We all hate losing. Whether it is not winning the office sweepstake, not getting that dream job, or losing the pitch for a fantastic PR client, it is always tough to be told you were unsuccessful.
I really hate coming second because I am competitive and I can well understand how difficult it is to interview for a job and then not get it. So I believe you need to actively work out how to use a negative situation to your advantage. Asking for feedback is good practice and should be a core part of the pitch and job interview processes.
When you apply for a job I hope you put in a lot of effort to research your interviewer and the organisation you want to work for. If you have put in the time to find out about what makes them tick and you have gone through what can sometimes be a lengthy application process, it does seem reasonable to ask for feedback.
As with many PR and public affairs companies, when we interview candidates we put them through a written test. It always surprises me how few people come back after being unsuccessful and ask about the results of that test and the interview as a whole. It not only demonstrates an interest in the business for the future, but it also shows you took it seriously and that you want to learn from it. You will learn too, if the feedback is good and it might help you in the next interview as all interviews are experience.
A handy cribsheet of questions post-interview is a good idea. If you are going through the interview process, I suggest you create one. It might include questions such as these:
- How did I interview and are there pointers you would give me for another time?
- Was there anything you thought I got fundamentally wrong? Or were there particular strengths in my approach that you liked?
- What was the outcome of my written test and can you tell me what I could do to improve on it in the future?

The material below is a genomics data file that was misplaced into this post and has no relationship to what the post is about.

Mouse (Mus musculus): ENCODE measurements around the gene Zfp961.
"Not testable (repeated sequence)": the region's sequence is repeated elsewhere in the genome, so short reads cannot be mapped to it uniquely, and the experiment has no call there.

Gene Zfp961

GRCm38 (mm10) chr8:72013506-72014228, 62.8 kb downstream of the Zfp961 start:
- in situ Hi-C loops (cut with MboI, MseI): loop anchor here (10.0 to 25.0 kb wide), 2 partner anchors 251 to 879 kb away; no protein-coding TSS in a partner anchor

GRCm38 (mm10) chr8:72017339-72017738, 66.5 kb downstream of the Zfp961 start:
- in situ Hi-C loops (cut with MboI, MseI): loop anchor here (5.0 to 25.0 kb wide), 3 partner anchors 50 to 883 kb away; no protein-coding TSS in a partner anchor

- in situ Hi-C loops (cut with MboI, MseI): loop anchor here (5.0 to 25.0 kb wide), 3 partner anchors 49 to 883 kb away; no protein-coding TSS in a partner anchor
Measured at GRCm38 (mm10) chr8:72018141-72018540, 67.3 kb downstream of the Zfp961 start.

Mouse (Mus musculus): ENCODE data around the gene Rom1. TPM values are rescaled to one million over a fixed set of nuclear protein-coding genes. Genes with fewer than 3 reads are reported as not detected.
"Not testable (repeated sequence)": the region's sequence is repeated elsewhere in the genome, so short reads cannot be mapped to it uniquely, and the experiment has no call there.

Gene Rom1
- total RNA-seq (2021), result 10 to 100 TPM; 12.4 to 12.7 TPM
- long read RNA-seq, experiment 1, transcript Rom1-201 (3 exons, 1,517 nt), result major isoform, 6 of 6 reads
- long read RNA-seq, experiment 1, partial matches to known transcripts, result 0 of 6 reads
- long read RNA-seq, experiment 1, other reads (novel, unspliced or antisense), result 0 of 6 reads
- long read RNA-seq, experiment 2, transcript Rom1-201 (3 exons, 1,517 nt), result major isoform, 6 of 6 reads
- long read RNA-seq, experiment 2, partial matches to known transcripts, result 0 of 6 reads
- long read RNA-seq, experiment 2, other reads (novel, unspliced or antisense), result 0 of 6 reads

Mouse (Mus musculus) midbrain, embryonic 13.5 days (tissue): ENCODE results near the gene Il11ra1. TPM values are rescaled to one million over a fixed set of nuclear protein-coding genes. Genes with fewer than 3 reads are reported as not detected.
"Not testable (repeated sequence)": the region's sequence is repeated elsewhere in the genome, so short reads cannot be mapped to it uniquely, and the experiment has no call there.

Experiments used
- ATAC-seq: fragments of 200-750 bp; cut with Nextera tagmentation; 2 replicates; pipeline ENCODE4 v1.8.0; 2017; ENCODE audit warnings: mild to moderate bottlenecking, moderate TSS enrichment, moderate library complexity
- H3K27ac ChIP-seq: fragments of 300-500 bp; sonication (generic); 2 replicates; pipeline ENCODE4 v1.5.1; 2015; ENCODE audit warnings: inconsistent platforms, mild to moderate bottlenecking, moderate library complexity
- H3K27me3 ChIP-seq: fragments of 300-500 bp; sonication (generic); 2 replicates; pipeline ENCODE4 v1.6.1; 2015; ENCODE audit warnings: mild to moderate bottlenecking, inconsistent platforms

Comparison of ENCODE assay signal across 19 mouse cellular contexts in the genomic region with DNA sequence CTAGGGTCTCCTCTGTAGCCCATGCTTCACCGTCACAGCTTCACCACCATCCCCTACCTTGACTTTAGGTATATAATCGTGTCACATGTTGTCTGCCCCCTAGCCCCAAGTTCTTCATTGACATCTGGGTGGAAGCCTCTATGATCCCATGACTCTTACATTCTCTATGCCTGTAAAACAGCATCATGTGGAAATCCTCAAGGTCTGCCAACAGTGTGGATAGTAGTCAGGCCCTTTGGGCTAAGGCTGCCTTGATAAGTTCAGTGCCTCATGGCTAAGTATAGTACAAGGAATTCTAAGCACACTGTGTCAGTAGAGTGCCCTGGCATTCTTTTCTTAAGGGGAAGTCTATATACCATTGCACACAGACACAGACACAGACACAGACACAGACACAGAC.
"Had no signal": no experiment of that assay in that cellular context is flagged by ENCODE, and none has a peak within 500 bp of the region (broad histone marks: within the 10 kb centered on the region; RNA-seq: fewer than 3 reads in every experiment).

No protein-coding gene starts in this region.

Similarly, when a business such as ours pitches for a large PR or public affairs client, we invest time and money into creating a compelling proposal and presentation. Given our investment, it is only reasonable that we should not just hear that we did not win (yes, it does happen sometimes!), but also why we didn’t get the contract.
Asking questions is a really valuable skill. Beginning a phone call or meeting with questions, not only gives time to open the conversation positively, but it is also a way of acquiring information you might not have had otherwise. How many times do you get to the end of an interview or pitch and they ask for your questions, but you just dry up or ask something a bit lame?
Preparation is key to interaction, so you should always think carefully about the questions you are going to ask in any situation. They give you the chance to demonstrate something that might not yet have come across, or to find out something other interviewees are not being told. I might never know why I don’t win the office sweepstakes, but questioning the process might help me in the future, or at least accept my failure.
Do you agree with me?
Article written by Angela Casey, managing director of Pagoda Porter Novelli
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